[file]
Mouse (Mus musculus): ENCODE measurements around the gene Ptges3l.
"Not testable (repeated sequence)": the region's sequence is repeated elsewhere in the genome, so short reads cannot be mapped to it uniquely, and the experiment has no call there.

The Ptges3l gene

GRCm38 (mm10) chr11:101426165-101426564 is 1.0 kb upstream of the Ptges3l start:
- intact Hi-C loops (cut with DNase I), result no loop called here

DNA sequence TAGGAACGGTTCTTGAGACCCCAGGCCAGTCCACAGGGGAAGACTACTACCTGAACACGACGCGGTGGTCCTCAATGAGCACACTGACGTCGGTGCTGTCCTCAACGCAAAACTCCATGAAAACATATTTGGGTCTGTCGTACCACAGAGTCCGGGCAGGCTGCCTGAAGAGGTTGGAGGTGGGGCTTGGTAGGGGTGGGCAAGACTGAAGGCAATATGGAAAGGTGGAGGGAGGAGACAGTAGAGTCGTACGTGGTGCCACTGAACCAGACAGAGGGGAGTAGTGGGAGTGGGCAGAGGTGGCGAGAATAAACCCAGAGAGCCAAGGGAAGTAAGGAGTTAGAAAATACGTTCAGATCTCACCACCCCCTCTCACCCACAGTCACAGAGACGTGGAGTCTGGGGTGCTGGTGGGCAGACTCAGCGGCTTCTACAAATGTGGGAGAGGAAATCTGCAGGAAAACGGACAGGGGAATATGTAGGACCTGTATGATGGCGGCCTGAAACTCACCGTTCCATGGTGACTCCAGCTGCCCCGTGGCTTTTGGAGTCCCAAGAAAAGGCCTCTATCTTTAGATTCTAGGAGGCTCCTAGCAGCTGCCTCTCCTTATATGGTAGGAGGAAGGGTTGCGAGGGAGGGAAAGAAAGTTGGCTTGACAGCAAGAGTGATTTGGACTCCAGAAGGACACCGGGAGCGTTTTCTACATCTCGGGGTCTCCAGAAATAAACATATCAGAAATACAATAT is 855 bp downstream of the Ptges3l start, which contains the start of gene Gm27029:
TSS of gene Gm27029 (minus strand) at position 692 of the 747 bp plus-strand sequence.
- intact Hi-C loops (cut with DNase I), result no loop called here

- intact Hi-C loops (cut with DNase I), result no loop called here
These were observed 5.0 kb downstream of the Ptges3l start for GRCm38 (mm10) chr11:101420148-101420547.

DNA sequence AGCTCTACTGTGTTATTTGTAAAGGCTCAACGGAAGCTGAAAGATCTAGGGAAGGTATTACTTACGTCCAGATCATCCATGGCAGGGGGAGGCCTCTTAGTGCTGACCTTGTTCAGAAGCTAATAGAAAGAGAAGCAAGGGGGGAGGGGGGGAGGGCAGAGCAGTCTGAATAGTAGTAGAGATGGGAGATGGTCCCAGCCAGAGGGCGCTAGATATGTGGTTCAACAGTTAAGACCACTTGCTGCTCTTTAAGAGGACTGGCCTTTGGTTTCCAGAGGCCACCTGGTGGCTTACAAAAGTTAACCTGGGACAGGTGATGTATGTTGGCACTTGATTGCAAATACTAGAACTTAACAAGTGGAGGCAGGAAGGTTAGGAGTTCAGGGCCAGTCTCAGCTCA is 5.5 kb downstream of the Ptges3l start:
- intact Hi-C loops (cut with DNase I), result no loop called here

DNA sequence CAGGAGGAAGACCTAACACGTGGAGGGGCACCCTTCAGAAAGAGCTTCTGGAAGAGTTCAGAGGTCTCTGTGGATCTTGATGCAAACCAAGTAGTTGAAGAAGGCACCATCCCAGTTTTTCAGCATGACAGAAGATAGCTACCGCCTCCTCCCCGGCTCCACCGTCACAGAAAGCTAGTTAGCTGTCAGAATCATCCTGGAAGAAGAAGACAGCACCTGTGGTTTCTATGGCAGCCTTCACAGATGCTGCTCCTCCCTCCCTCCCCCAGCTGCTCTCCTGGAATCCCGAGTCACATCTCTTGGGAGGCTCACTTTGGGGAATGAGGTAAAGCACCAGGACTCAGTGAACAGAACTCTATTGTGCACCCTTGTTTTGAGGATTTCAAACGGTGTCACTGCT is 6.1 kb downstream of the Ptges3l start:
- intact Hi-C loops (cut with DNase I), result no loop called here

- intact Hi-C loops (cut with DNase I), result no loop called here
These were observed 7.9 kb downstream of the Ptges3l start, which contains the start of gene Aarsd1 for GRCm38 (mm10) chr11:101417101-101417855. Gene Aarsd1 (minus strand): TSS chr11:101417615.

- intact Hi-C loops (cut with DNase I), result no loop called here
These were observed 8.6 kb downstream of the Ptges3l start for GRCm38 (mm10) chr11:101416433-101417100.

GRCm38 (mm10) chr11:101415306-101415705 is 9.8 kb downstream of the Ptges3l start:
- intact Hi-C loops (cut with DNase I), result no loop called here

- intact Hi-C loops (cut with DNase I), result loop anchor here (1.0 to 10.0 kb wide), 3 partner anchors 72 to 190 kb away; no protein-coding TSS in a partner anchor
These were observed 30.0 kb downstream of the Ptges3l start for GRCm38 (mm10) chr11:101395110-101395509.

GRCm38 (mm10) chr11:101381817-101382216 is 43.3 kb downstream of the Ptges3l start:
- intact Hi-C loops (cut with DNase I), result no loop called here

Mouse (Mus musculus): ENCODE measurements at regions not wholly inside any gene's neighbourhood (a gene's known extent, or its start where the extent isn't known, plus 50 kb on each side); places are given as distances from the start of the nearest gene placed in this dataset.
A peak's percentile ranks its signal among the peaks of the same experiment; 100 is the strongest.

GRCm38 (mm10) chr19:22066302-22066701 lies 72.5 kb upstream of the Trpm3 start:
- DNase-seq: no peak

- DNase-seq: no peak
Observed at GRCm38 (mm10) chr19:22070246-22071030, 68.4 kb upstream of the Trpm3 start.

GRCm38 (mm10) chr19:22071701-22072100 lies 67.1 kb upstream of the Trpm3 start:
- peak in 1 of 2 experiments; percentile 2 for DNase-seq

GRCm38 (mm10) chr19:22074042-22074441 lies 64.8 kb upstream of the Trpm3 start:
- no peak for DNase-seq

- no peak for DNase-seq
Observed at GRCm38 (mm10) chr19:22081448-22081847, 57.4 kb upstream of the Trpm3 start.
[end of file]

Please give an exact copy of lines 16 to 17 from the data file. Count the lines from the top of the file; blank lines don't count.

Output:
These were observed 7.9 kb downstream of the Ptges3l start, which contains the start of gene Aarsd1 for GRCm38 (mm10) chr11:101417101-101417855. Gene Aarsd1 (minus strand): TSS chr11:101417615.

- intact Hi-C loops (cut with DNase I), result no loop called here